There are risks to this: though the side-effects of the pill are rarely serious, they can be difficult to handle. Many users stop using the pill as a result or have to try several different options. Support from a GP or sexual health expert can be vital to help people find the birth control which works best for them, this is especially the case for those with other health issues, including depression as recent research has indicated.
However, that support is getting increasingly hard to come by in the UK. In 2018, the Advisory Group on Contraception found that almost half of all councils in England have closed or planned to reduce sites which provided contraception services since 2015. With the pill being the most commonly prescribed contraceptive pill, this has resulted in limiting access at a point where other long-acting reversible contraceptives (LARCs) like the coil or the implant, and emergency contraception and abortions are becoming less accessible as well. Health experts have been worried about underfunded clinics and a ‘postcode lottery’ for long-term birth control for many years.
And, as it has with many social issues, the pandemic has only made things worse. What were once fractures and cracks in national contraceptive access have become chasms which affect the marginalised and those most dependent on medication. Medical care has been focused on the immediate issue of coronavirus, meaning that contraception is left at the wayside. A survey by the Faculty of Sexual and Reproductive Healthcare shows that 77% of GPs and 64% of specialists have limited or even stopped sexual health care since lockdown began. Procedures like implants, contraceptive shots, or abortions have stopped, leaving people reliant on physical or oral health care, including the pill. The British Pregnancy Advisor Service (BPAS) has said that unplanned pregnancies are likely to rise during the pandemic which could be devastating to the lives of thousands, especially during an economic crisis.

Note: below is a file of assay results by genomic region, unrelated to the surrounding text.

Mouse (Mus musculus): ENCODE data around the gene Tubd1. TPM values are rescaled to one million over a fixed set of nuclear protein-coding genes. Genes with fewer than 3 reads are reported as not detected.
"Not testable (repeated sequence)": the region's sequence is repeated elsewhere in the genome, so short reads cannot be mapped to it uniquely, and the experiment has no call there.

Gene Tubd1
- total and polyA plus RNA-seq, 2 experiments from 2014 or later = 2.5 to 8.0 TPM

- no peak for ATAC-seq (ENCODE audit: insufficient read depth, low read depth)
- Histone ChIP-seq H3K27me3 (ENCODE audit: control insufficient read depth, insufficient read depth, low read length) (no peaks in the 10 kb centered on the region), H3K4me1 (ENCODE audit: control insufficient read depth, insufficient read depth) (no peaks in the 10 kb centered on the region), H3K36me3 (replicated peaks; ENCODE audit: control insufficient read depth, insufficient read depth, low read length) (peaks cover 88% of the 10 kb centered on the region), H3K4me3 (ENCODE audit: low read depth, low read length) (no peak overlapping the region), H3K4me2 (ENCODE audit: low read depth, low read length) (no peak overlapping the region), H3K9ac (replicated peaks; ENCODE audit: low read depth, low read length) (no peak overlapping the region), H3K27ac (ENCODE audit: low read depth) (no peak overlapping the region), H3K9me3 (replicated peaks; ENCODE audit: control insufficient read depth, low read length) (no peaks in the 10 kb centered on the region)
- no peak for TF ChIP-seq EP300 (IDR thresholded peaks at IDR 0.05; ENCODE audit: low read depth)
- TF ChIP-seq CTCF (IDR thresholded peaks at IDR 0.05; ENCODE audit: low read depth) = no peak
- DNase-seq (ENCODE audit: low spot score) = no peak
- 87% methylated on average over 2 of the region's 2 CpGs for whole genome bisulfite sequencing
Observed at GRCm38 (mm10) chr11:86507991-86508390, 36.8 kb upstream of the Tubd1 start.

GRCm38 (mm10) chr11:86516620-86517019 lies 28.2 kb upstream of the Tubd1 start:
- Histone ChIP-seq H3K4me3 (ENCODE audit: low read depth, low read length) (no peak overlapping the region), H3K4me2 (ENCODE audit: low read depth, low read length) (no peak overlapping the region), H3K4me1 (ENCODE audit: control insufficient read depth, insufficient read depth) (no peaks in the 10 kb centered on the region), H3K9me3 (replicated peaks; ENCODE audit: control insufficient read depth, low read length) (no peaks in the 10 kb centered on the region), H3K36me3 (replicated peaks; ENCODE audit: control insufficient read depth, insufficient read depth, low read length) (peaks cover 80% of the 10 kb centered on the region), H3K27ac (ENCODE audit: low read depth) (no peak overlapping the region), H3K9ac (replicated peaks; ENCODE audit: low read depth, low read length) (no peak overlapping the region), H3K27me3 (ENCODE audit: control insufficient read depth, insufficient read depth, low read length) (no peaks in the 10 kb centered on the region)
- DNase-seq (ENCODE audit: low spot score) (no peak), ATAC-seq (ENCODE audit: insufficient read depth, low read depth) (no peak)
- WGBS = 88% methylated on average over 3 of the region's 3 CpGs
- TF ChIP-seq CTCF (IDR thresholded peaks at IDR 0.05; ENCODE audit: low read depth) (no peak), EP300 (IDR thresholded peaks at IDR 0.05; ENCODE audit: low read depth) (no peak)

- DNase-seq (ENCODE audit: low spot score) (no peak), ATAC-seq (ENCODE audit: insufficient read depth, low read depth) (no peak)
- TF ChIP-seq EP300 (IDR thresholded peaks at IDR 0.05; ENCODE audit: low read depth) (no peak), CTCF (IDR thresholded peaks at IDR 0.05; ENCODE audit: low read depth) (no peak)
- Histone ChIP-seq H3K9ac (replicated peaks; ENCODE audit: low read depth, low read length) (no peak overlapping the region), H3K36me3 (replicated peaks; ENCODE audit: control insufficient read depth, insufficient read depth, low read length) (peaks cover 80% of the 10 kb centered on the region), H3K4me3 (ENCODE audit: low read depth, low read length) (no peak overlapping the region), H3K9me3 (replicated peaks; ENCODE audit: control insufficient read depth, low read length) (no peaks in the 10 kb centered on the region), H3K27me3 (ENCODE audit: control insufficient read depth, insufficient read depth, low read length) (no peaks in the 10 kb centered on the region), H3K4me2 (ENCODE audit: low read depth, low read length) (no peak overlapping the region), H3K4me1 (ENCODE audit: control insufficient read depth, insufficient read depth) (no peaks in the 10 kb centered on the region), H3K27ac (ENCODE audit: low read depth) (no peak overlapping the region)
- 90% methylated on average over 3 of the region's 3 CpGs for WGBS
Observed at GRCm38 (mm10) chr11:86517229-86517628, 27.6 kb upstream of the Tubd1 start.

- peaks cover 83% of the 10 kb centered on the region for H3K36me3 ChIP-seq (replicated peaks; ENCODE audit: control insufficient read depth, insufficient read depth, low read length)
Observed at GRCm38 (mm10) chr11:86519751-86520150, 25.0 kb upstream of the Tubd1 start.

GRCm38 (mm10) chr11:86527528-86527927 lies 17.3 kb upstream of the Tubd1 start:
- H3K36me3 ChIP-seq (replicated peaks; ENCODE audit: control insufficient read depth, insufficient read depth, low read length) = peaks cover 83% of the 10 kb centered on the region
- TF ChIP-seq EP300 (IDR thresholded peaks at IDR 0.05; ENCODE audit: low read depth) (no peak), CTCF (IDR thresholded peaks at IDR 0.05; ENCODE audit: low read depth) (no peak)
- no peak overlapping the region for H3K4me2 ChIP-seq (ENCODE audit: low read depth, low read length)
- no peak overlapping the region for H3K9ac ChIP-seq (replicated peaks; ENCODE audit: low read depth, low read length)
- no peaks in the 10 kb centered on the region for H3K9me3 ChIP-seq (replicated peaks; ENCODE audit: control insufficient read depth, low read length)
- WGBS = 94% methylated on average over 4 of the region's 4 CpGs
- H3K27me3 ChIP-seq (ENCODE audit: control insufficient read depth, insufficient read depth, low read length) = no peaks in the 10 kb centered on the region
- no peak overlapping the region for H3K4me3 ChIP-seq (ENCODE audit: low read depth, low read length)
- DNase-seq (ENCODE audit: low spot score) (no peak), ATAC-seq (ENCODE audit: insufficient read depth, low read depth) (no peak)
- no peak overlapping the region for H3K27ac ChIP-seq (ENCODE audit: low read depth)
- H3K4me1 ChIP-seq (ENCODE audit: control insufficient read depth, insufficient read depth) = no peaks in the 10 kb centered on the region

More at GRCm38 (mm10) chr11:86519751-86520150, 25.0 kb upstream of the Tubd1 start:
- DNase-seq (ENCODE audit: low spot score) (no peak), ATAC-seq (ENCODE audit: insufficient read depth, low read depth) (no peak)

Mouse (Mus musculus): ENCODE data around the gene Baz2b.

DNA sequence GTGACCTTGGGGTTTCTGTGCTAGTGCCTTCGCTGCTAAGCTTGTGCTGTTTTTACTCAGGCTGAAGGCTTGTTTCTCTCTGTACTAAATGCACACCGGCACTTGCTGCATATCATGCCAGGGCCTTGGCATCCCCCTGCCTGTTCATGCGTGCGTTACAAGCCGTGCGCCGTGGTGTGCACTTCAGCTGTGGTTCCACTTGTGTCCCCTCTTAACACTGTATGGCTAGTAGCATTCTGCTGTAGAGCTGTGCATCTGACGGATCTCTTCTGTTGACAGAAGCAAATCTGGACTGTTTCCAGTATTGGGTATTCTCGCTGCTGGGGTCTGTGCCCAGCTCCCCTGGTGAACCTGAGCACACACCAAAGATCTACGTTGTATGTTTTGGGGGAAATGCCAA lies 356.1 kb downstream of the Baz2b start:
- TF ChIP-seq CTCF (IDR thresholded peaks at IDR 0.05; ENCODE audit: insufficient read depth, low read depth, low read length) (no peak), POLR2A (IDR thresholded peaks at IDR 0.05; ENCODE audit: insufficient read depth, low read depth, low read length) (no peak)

Sexual health is an essential aspect of public health
The decision to make the pill available over the counter is just one of many steps which could start to heal birth control accessibility. Contraception and sexual health are too important to be side-lined by government policy, and sexual health is an essential aspect of public health. Limited contraceptive access is a burden disproportionately shouldered by women – one of the many examples of how gender inequality was exacerbated and highlighted by the COVID-19 pandemic. The Trade Union Congress secretary, Frances O’Grady, said the pandemic has “set back women’s equality,” and a lack of access to birth control (alongside many other government policies and unequal domestic and childcare burdens) is a central part of that.
When it was first made available to the public in the 1960s, the pill was a path to a new type of freedom for women and this is still the case. The ability for anyone with childbearing capabilities to make decisions about their own bodies is a human right and a vital part of constructing our own future. Making safe and reliable birth control as accessible as possible is an ongoing struggle, and one where we cannot risk losing: with over-the-counter pills, we may be able to score an important victory.
Source: Laura Marks, ‘Sexual Chemistry: A short history of the Contraceptive Pill’